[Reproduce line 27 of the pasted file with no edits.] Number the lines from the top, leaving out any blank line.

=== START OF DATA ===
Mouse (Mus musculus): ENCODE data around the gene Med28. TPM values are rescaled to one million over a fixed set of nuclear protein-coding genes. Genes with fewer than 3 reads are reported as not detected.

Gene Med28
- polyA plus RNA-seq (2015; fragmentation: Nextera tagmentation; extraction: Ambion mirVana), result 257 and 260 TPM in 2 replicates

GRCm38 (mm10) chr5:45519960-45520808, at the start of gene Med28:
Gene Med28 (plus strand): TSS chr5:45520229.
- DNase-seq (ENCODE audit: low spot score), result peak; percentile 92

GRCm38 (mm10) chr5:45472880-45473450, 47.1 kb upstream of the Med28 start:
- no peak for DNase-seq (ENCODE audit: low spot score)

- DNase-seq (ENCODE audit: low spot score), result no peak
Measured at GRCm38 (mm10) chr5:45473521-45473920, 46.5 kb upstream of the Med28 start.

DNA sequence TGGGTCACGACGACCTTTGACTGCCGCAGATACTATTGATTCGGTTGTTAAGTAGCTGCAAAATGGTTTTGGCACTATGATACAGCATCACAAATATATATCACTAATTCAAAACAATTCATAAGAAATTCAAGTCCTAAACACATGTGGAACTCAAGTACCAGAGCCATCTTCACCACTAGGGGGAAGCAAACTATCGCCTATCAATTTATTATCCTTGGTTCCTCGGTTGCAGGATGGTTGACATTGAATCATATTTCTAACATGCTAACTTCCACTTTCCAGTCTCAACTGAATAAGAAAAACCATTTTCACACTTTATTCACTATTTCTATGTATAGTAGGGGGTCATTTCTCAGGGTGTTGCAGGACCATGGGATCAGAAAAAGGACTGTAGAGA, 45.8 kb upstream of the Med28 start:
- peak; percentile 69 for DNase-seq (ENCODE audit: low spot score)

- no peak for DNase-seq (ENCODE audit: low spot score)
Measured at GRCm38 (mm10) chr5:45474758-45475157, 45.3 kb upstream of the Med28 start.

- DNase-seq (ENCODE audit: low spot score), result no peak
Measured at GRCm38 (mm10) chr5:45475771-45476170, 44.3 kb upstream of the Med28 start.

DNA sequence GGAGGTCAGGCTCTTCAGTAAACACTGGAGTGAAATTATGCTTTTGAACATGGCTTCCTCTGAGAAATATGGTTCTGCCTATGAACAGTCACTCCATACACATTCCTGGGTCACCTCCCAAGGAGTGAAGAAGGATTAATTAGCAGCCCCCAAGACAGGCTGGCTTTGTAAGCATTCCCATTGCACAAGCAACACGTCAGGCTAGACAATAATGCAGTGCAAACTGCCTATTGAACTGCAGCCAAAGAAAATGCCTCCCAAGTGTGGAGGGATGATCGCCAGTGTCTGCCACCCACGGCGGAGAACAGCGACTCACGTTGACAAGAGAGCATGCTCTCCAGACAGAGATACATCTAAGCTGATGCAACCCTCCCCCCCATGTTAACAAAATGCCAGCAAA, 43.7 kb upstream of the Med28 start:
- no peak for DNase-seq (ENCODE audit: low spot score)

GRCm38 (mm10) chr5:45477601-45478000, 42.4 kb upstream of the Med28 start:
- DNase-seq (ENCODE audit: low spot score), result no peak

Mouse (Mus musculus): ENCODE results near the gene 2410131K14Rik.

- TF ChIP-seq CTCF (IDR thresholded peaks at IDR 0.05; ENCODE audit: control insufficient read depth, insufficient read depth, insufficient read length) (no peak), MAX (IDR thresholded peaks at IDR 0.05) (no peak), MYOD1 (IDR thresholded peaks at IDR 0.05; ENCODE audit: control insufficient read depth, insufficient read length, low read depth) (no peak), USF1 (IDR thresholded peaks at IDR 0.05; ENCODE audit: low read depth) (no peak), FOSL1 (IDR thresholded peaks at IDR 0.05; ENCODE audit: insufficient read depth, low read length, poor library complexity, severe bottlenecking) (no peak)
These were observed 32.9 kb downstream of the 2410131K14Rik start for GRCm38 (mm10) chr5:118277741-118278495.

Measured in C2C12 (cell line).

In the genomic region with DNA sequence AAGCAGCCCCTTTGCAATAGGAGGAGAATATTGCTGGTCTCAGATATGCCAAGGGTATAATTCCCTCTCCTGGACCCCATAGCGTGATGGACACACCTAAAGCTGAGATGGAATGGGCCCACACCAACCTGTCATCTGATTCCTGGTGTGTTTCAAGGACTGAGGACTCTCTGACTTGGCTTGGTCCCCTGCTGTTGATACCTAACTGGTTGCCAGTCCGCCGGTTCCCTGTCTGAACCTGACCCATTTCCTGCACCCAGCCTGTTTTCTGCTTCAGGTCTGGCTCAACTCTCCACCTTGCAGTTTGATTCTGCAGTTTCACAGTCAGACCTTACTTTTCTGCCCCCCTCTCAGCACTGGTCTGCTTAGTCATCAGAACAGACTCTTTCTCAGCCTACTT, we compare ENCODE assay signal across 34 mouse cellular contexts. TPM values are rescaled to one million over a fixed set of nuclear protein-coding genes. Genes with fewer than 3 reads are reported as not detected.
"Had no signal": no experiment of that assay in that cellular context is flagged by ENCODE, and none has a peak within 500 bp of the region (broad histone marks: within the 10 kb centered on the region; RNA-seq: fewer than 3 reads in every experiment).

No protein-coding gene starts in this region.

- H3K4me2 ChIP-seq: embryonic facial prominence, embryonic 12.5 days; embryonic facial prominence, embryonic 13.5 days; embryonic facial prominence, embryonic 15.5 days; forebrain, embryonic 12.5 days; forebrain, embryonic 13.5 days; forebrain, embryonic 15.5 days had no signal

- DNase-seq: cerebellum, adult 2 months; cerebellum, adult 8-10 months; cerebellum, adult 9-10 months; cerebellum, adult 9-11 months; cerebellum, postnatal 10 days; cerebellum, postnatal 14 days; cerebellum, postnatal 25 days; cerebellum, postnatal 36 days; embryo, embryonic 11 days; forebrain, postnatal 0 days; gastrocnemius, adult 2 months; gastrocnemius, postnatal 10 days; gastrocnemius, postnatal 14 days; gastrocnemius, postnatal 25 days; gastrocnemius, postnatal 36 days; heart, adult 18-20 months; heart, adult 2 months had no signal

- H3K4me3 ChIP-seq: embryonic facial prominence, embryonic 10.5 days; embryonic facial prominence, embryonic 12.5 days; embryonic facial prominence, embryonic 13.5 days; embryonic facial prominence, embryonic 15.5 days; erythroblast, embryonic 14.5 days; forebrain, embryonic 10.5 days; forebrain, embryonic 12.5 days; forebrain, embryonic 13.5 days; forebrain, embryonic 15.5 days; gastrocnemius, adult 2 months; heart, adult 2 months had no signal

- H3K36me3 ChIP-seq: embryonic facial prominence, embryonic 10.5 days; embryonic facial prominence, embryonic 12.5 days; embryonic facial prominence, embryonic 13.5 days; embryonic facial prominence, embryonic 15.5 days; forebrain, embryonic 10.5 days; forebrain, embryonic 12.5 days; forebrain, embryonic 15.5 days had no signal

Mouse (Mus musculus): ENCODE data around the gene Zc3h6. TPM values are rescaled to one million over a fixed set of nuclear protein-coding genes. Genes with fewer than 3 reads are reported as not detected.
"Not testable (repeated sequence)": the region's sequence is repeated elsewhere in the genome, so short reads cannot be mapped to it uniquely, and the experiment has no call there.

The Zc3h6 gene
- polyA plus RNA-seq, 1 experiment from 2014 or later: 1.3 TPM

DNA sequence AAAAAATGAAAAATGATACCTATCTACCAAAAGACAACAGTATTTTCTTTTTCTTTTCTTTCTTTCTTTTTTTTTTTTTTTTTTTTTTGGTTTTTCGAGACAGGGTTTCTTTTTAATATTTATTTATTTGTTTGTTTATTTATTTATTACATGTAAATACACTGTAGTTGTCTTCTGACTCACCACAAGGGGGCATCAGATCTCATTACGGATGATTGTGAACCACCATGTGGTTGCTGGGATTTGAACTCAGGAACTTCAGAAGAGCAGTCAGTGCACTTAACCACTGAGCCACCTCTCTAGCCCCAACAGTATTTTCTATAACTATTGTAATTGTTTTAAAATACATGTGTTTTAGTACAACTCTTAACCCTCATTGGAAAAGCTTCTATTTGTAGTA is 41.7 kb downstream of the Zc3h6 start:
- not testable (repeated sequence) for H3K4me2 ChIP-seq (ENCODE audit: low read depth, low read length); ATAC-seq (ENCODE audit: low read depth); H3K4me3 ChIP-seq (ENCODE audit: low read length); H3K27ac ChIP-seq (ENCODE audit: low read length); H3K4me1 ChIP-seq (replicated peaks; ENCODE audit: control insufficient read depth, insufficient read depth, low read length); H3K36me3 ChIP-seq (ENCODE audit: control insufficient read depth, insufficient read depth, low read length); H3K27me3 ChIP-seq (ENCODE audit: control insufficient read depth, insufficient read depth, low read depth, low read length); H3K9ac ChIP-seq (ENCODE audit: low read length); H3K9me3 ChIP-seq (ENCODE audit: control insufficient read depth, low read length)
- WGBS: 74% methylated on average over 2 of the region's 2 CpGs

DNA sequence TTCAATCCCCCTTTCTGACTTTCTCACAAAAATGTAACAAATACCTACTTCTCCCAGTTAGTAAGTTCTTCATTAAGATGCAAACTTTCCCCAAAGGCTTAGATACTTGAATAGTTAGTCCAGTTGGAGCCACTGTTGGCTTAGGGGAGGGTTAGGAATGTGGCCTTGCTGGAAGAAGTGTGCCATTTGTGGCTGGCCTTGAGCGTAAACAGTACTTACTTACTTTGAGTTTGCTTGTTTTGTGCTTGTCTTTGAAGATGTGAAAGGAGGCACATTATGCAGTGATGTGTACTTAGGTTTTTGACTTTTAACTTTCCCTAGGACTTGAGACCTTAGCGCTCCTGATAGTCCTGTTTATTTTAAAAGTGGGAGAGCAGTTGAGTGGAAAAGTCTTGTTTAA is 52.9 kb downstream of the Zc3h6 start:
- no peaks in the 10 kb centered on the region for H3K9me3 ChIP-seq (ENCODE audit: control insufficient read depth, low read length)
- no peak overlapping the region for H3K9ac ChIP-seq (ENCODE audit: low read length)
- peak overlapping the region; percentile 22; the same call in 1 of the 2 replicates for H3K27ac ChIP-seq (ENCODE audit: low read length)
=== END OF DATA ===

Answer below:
No protein-coding gene starts in this region.